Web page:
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Succeeding Backwards: Tracking the Fall of King Saul (Part One)

March 19, 2023 Speaker: Allen Snapp Series: Highlights in 1st Samuel

Topic: Success Passage: 1 Samuel 13–15

Highlights From 1 Samuel

Allen Snapp

Grace Community Church

March 19, 2023


Succeeding Backwards: Tracking the Fall of King Saul (Part One)

Then the word of the Lord came to Samuel: 11 “I regret that I have made Saul king, because he has turned away from me and has not carried out my instructions.” 1 Sam 15:10

26 Samuel said to [Saul], “I will not go back with you. You have rejected the word of the Lord, and the Lord has rejected you as king over Israel!” 27 As Samuel turned to leave, Saul caught hold of the hem of his robe, and it tore. 28 Samuel said to him, “The Lord has torn the kingdom of Israel from you today and has given it to one of your neighbors—to one better than you. 29 He who is the Glory of Israel does not lie or change his mind; for he is not a human being, that he should change his mind.” 1 Sam. 15:26-29

Saul started out so well; humble, not seeking the limelight, uniting his people to rescued the town of Jabesh-Gilead from the Ammonites. How, in just a few short years did Saul fall so far that God says he has rejected him as king? Over time the success went to his head. He began to enjoy being looked up to, being admired, being applauded.

There’s a bit of Saul in all of us so let’s not say, “wow, how could he have fallen so far so fast?” I am pretty sure I could have fallen further faster and probably you could have too. So let’s look humbly at Saul’s fall from grace and learn.

Many of us are familiar with the phrase “failing forward”- that our failures can actually help us move forward in life when we learn from them. There is such a thing as “succeeding backwards” – where success becomes a person’s undoing.

I’m calling this message Succeeding Backwards: Tracking the Fall of King Saul.

  1. Saul pursued success by disobeying God and taking matters into his own hands

Saul’s fall begins in chapter 13. The Philistines mount a great army against Saul and his men, and his men start quaking in fear and slipping away to hide. His army is getting smaller and smaller and he’s supposed to wait seven days for Samuel the priest to arrive and offer the sacrifice to Yahweh and get God’s blessing on their army.

On the seventh day the pressure gets to be too much for Saul. He’s afraid he’ll lose the few men he has left so he takes matters into his own hands and offers the burnt sacrifice to Yahweh himself. We don’t know if he actually did it or a priest, but God had told him it was Samuel who was authorized to do it so Saul knew he was getting out of his lane.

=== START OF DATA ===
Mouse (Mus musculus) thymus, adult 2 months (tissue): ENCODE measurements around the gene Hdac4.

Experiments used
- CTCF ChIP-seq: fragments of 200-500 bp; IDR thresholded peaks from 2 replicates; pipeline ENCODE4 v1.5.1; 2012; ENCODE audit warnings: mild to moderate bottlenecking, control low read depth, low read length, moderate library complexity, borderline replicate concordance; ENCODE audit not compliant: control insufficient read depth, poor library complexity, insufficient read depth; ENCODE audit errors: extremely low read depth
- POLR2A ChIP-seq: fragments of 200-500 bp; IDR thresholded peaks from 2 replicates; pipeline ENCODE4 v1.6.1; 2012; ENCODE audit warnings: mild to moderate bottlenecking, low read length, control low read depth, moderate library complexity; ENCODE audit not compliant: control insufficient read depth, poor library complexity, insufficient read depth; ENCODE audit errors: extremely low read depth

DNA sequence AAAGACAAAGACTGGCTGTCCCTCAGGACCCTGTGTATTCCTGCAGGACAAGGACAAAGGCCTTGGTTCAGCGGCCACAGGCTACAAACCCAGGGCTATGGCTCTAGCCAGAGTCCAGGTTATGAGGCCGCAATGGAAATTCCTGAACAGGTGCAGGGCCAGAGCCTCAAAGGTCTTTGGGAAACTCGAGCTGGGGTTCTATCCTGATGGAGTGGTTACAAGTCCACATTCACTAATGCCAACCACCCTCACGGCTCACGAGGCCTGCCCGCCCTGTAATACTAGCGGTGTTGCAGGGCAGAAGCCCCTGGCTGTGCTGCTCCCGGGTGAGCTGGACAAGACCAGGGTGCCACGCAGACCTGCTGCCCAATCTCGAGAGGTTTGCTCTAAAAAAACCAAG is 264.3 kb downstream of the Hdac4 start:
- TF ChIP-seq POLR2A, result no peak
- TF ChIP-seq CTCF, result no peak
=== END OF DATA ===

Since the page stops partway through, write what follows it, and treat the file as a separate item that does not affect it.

The minute the offering is finished, Samuel shows up. God’s answer to our prayers is often just on the other side of the temptation to disobey God. Satan’s temptations were aimed at getting Jesus off the long, hard path of glory and salvation and take the easier path of quick success. Jesus had no interest in quick success,

to him success was always tied up with obeying God’s will. Samuel says to Saul:

11 “What have you done?” asked Samuel. Saul replied, “When I saw that the men were scattering, and that you did not come at the set time, and that the Philistines were assembling at Mikmash, 12 I thought, ‘Now the Philistines will come down against me at Gilgal, and I have not sought the Lord’s favor.’ So I felt compelled to offer the burnt offering.”

13 “You have done a foolish thing,” Samuel said. “You have not kept the command the Lord your God gave you; if you had, he would have established your kingdom over Israel for all time. 14 But now your kingdom will not endure; the Lord has sought out a man after his own heart and appointed him ruler of his people, because you have not kept the Lord’s command.” 1 Sam. 13:11-14

There was real pressure on Saul. Big enemy, shrinking army. Saul is feeling pressure to do something and the only path he can see to success is to disobey God and take matters into his own hands. Pressure to get out of his lane and get in God’s lane.

The pressure is real, but it’s not determinative. Pressure can push one way as much as the other. That same pressure could have pressed Saul to trust God harder. To rise up with a big faith and say, come what may I will trust the Lord. I will wait on God. I won’t try to get success by disobeying God. And God said, Saul, if you had done that, I would have established your kingdom forever and ever. As it is, I am taking the kingdom from you and giving it to a man who is after my heart. Saul succeeded backwards and it hurt him.